Red Bull's Christian Horner was proud as a monkey at Barcelona, where his team finally showed up with a short nose, following 14 internal and 4 FIA tests (as reported by AMuS), until at last a design was found to match the regulatory requirements. 2 days later however, the same Horner was quoted as saying "we'll have to look at 2016", effectively writing off the 2015 campaign after another disappointing race.
As mentioned by the team, the new nose is considerably shorter, having quite a big impact on the car's overall efficiency. There is consensus among teams that the shorter nose design is probably the best in the current regulations as it is the best solution to cope with the flow structures coming off of the standardised central part of the front wing.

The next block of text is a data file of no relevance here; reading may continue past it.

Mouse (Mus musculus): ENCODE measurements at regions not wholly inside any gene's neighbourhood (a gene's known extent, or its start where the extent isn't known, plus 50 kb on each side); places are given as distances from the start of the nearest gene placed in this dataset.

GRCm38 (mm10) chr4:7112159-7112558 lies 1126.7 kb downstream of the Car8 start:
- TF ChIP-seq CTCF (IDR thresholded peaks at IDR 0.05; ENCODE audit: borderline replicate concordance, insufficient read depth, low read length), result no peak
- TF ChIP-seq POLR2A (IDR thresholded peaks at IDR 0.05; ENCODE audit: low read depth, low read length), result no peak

With under-nose flow still very important, Red Bull arched the front wing supports backwards as well, creating a bigger aperture on each side of the "thumb" to get air pass underneath the nose cone and onto the splitter further downstream. The new nose similarly retains the tapering underneath, something that is also seen on the Mercedes F1 W06, also in an attempt to get more air underneath the centre of the car.
The new design is undoubtedly an improvement for the RB11, but their main problems continues to be the Renault power unit, and how that copes with the packaging restrictions in the RB11 chassis.